From this day, there are 22 days to go before the descent into the Midwinter Solstice.

Bealtaine Cottage Feb 2011 006

Yes, the coldest days precede the Spring, so January rarely feels like the prelude to that beautiful season!

Bealtaine Cottage Permaculture landscape

But, here in the West of Ireland, with Imbolc on the first day of February, the signs are there for all to see, as new life emerges from the frozen earth.

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Otherworldly…

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 Sunday afternoon…picking flowers in the gardens.

This feels like the full, quiet days before giving birth…

bealtainecottage.comThe force of the full moon can still be felt in the stillness of the late afternoon air.

bealtainecottage.com (2)There is an otherworldly feel to it all… Time appears to stand very still.

bealtainecottage.com (3)Bees continue in a frenzy of work on this side of the Solstice.

I have often felt a slowness as time ascends towards Midsummer…it’s as though Mother Earth is not yet ready to let go…

bealtainecottage.com (4)Evenings merge with night as daylight seems eternal in the west of Ireland…Ox-Eye Daisies reach up toward the sun, basking in summer.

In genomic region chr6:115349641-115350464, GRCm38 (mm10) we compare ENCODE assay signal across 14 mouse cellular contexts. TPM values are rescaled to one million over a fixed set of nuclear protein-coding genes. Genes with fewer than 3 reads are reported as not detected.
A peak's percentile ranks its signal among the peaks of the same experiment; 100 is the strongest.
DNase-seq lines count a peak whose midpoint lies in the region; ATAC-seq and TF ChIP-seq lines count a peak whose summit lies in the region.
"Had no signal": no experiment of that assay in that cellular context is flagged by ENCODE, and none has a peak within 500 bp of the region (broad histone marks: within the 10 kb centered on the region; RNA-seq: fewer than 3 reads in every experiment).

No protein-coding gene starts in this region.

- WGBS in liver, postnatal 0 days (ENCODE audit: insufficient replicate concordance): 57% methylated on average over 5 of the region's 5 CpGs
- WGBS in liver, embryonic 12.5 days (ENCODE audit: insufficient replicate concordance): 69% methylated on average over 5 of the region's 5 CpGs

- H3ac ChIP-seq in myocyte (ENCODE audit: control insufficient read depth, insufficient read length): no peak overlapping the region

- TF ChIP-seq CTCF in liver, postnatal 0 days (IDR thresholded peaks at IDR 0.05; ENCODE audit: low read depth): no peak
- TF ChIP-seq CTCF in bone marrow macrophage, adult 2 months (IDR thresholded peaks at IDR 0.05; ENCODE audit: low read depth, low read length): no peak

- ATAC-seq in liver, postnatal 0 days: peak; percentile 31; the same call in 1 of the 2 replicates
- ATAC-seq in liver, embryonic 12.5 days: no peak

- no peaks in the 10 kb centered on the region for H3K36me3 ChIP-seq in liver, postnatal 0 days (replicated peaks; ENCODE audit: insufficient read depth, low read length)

bealtainecottage.com (5)Returning from Belfast and the soft hum of the city to this place of quiet solitude, this otherworldly paradise of sights and scents…

bealtainecottage.com (6)Far back from the lane, this little cottage nestles into silence, a place of tranquil tolerance, a timeless existence at midsummer.

bealtainecottage.com (7)Wood Pigeon and Cuckoo call a mantra of hypnotic sounds…a lazy Sunday afternoon…

bealtainecottage.com (8)Ground Elder, the bane of many gardeners, is allowed her magnificence here, frothy lace adorning a mantle of green. bealtainecottage.com (9)Ragged Robin dances by the wheels of an old bike.

bealtainecottage.com (10)Himalayan Musk stands sturdy by the wooden porch.

bealtainecottage.com (11)Astrantia unfolds it’s papery petals in an unending delight of pinky white and green.

bealtainecottage.com (12)Bees delight in Jacob’s Ladder as it ascends to heaven…

bealtainecottage.comAnd blue Jacob’s Ladder adorns the kitchen table in a cottage lost in time…